George Floyd was laid to rest in a private burial ceremony earlier this week in Houston, following a massive funeral at the Fountain of Praise Church. The soul-searching that followed his tragic death has made the nation restless. Many police departments throughout the United States have already begun instituting reforms in an effort to prevent further tragic deaths and restore public trust, which is essential for police to assist communities in keeping the peace. The widespread failure of our institutions to protect the common good has resulted in both peaceful protests and violent riots. It has resulted in torrents of anger and blame from politicians, pundits, and ordinary citizens on mass and social media. This response is paralyzing, offering up temptations of both hatred and despair. In the midst of death, tragedy, violence, and hatred, it is hard to do what is most desperately needed: take responsibility.
Avoiding responsibility is an age-old sin. Upon eating the forbidden fruit, Adam and Eve “hid themselves from the presence of the Lord God among the trees of the garden” (Genesis 3:8). When asked by God if he had eaten the forbidden fruit, “The man said, ‘The woman whom You gave to be with me, she gave me fruit from the tree, and I ate’” (Gen. 3:12). After Cain killed his brother, “Then the Lord said to Cain, ‘Where is your brother Abel?’ He said, ‘I do not know; am I my brother’s keeper?’” (Gen. 4:9).
We often think of taking responsibility as an admission of guilt, but the duty to take responsibility transcends questions of praise and blame. Consider the parable of the Good Samaritan:
A man was going down from Jerusalem to Jericho, and fell into the hands of robbers, who stripped him, beat him, and went away, leaving him half dead. Now by chance a priest was going down that road; and when he saw him, he passed by on the other side. So likewise a Levite, when he came to the place and saw him, passed by on the other side. But a Samaritan while traveling came near him; and when he saw him, he was moved with pity. He went to him and bandaged his wounds, having poured oil and wine on them. Then he put him on his own animal, brought him to an inn, and took care of him. The next day he took out two denarii, gave them to the innkeeper, and said, “Take care of him; and when I come back, I will repay you whatever more you spend.” Which of these three, do you think, was a neighbor to the man who fell into the hands of the robbers?” He said, “The one who showed him mercy.” Jesus said to him, “Go and do likewise” (Luke 10:30-37).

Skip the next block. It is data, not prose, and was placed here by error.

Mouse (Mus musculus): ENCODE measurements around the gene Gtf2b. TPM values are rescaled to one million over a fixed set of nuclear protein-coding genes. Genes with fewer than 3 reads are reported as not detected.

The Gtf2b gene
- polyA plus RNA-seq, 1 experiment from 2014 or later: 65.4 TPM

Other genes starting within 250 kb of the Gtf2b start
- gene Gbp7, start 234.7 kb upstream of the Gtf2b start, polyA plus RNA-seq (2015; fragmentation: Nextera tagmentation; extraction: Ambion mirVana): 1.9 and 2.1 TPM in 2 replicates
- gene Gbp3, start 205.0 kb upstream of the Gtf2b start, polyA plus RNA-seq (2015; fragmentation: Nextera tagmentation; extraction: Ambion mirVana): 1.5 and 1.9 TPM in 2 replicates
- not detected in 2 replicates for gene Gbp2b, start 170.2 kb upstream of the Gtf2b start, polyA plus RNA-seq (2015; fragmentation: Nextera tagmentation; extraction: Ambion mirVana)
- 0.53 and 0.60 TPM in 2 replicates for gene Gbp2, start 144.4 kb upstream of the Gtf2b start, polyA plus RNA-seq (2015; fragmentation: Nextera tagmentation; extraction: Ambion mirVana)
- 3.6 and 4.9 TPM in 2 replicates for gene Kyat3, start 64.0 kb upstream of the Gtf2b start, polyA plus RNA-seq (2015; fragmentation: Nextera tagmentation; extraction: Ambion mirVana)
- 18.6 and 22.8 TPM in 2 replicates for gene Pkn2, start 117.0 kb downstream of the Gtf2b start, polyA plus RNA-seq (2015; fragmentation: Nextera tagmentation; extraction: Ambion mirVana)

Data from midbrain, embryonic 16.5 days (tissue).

The parable is one of Jesus’ most well-known and beloved. It is a parable of compassion and care, but it is also an answer to a question. A lawyer asked Jesus, “What must I do to inherit eternal life?” (Luke 10:25). Jesus answers with the question, “What is written in the law? What do you read there?” (Luke 10:26). The lawyer answers truly, “You shall love the Lord your God with all your heart, and with all your soul, and with all your strength, and with all your mind; and your neighbor as yourself” (Luke 10:27). The clever lawyer then falls into the age-old sin: “Wanting to justify himself, he asked Jesus, ‘And who is my neighbor?’” (Luke 10:29).
This is what we so tragically see today. Wanting to justify themselves, they rage at abstract institutions and systems in hatred and then despair. We are commanded, “You shall love the Lord your God with all your heart, and with all your soul, and with all your strength, and with all your mind; and your neighbor as yourself” (Luke 10:27). And what does the parable of the Good Samaritan show us about who our neighbor is? The Samaritan is first “moved with pity.” The underlying Greek is not simply “moved with pity” or compassion but rather to be “moved in one’s bowels.” When confronted with this deep unease upon witnessing injustice, what does he do? He takes responsibility and acts with compassion and care. Responsibility is first and foremost about recognizing our ability to respond and then acting accordingly out of love. It is, etymologically, a personal promise.
It is true that our institutions are in crisis and that others have failed in their duty, but it is an abdication of our own responsibility to respond with hatred and despair rather than compassion and love. As Rev. Robert Sirico recently shared in a moving video message, in order to have hope for the future we must take responsibility in our own contexts and vocations for the future. As Michael Nagler observed in the forward to Eknath Easwaran’s biography of Gandhi: “As human beings, our greatness lies not so much in being able to remake the world—that is the myth of the ‘atomic age’—as in being able to remake ourselves.”
(Photo credit: John Benson. CC BY 2.0.)